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What is Konnyaku?

Tonight, we are having a Japanese style hot pot for dinner. We like to load ours up with cabbage, mushrooms, tofu, daikon and konnyaku.

konnyaku

What is konnyaku, you ask? Konnyaku is the Japanese name for the konjac plant. The root of the konjac plant can be processed in to a rather bouncy food item. You may have seen noodles made of konjac labelled as Miracle Noodles or Shirataki. We buy shirataki from local asian markets as well as bricks of konjac gel that can be cut up in to cubes.

shirataki

Konnyaku products are notoriously smelly when you take them out the package. They are typically packaged in water and need to be rinsed. This is off-putting to a lot of people. It’s especially off-putting to people who buy shirataki noodles and think they are going to be a replacement for spaghetti.

Konnyaku works best in Asian recipes, especially soups where the broth is very flavourful. As I mentioned earlier, they are very “bouncy”. It’s hard to explain if you haven’t tried them, but it’s not the same type of bounce you find in tofu or jello. This is a firm bounce, just shy of rubber ball bounce.

I love the konnyaku cubes because you can turn them in to fancy little twists. The video below shows Chris (the resident Japanese chef in this house) twisting some up.

Prepping for #nabe. Stinky konnyaku twists. #japanesefood

A video posted by @jlukuku on

Are you wondering what konnyaku tastes like? It tastes like nothing! It’s almost a non-food (it hardly has any nutritional value aside from dietary fibre). You can expect it to pick up the flavours of the soup broth. The longer you can simmer it, the more flavour it will pick up.

One day, I’ll transcribe Chris’s hot pot recipe for you but for now you can try konnyaku in any Asian soup recipe that strikes your fancy.

 

6 Comments

  1. Hi Jasmine,
    Thanks for shedding some light on these “noodles”! I’ve just bought some for the first time in a local health food store and have been wondering how to use them ever since. The fact that they are gluten-free and almost zero carb makes them very appealing to me, however, I’m not sure if an almost non-food item can be considered healthy or not. Anyway, now that I’ve read your post some ideas started coming up. 🙂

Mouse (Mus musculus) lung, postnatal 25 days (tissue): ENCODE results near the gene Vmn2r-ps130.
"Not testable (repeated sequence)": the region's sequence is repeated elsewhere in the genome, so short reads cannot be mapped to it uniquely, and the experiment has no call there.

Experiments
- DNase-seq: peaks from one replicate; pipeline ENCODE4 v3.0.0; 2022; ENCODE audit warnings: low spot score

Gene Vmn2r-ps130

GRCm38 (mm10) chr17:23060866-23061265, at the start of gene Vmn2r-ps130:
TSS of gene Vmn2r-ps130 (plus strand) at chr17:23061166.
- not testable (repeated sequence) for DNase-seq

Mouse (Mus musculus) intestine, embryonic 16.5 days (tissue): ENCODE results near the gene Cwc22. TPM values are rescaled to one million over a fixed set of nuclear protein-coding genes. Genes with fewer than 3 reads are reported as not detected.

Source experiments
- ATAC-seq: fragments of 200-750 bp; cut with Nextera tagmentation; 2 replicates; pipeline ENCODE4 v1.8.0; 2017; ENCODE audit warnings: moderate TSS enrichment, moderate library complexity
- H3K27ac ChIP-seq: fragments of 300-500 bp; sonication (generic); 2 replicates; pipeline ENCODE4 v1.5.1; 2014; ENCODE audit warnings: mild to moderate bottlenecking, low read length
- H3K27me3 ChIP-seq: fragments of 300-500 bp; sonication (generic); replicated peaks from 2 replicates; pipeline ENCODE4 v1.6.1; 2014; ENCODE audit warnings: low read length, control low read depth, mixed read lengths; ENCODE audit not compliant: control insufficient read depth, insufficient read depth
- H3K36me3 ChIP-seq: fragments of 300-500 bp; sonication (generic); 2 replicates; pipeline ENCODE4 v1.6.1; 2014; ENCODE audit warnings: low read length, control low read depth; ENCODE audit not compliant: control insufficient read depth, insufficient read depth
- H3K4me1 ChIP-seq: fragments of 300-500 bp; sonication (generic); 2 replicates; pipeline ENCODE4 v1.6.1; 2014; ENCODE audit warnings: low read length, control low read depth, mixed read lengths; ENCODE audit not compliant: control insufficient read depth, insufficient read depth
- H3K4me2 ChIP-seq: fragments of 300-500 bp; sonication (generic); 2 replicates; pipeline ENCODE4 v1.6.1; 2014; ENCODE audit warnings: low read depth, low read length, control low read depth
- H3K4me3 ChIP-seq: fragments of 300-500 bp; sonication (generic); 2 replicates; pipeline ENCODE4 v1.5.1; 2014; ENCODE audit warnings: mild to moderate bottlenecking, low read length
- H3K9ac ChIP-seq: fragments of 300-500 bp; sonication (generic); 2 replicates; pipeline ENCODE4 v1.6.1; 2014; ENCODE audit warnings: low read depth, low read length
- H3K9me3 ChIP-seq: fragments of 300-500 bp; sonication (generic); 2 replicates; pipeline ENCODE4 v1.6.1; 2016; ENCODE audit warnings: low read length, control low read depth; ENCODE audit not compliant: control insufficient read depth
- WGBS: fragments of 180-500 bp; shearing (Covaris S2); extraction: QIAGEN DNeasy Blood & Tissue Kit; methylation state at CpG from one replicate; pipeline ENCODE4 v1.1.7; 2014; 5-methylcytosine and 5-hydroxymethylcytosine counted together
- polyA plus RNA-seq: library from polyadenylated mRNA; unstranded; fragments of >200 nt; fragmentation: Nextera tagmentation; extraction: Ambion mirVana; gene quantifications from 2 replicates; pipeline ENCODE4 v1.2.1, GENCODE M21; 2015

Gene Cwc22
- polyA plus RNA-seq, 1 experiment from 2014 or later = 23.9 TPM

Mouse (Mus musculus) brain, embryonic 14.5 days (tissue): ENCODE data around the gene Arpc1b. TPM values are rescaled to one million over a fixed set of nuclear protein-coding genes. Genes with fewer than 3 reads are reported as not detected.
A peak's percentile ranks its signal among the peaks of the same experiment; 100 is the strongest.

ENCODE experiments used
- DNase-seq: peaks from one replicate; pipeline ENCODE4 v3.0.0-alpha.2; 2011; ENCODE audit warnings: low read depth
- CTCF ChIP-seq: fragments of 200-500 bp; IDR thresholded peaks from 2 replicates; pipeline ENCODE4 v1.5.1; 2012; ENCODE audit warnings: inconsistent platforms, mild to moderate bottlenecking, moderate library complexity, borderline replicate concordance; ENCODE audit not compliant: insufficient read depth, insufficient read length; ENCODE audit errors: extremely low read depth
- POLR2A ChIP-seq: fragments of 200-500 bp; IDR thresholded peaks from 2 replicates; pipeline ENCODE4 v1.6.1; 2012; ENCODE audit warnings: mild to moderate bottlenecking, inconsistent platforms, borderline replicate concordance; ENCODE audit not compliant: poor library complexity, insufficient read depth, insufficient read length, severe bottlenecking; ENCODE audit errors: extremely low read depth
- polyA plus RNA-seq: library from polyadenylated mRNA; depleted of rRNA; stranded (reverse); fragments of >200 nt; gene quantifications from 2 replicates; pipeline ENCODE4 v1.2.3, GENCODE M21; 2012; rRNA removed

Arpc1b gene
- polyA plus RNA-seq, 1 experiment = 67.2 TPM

• Jasmine Lukuku says

      Hi Nóri, I hope you enjoy them! I can’t wait to see what you do with them.

  2. Danielle says

    Thanks for this post, it gave me the info I needed to be confident in cooking konnyaku. I have just made my first meal with konnyaku noodles. I picked up a pack in at the Japan Centre in Regent St, London a year ago but never used it as I didn’t know what to do with it. I’m now in Tokyo for a couple of years and see it everywhere so I made ramen with a pack of the same noodles. Very enjoyable. If anything, the bouncy texture makes it a little easier to pick up with chopsticks.
    In Norfolk, UK, where I’m from there is a company that makes noodles called Naked Noodles. They are made from the same thing, konjac and promoted as a healthy food. I have eaten them several times and enjoyed them. Morrisons sell them.

    • Jasmine Lukuku says

      That is great Danielle! Thanks for sharing your source, I’m sure some UK readers will find that helpful!

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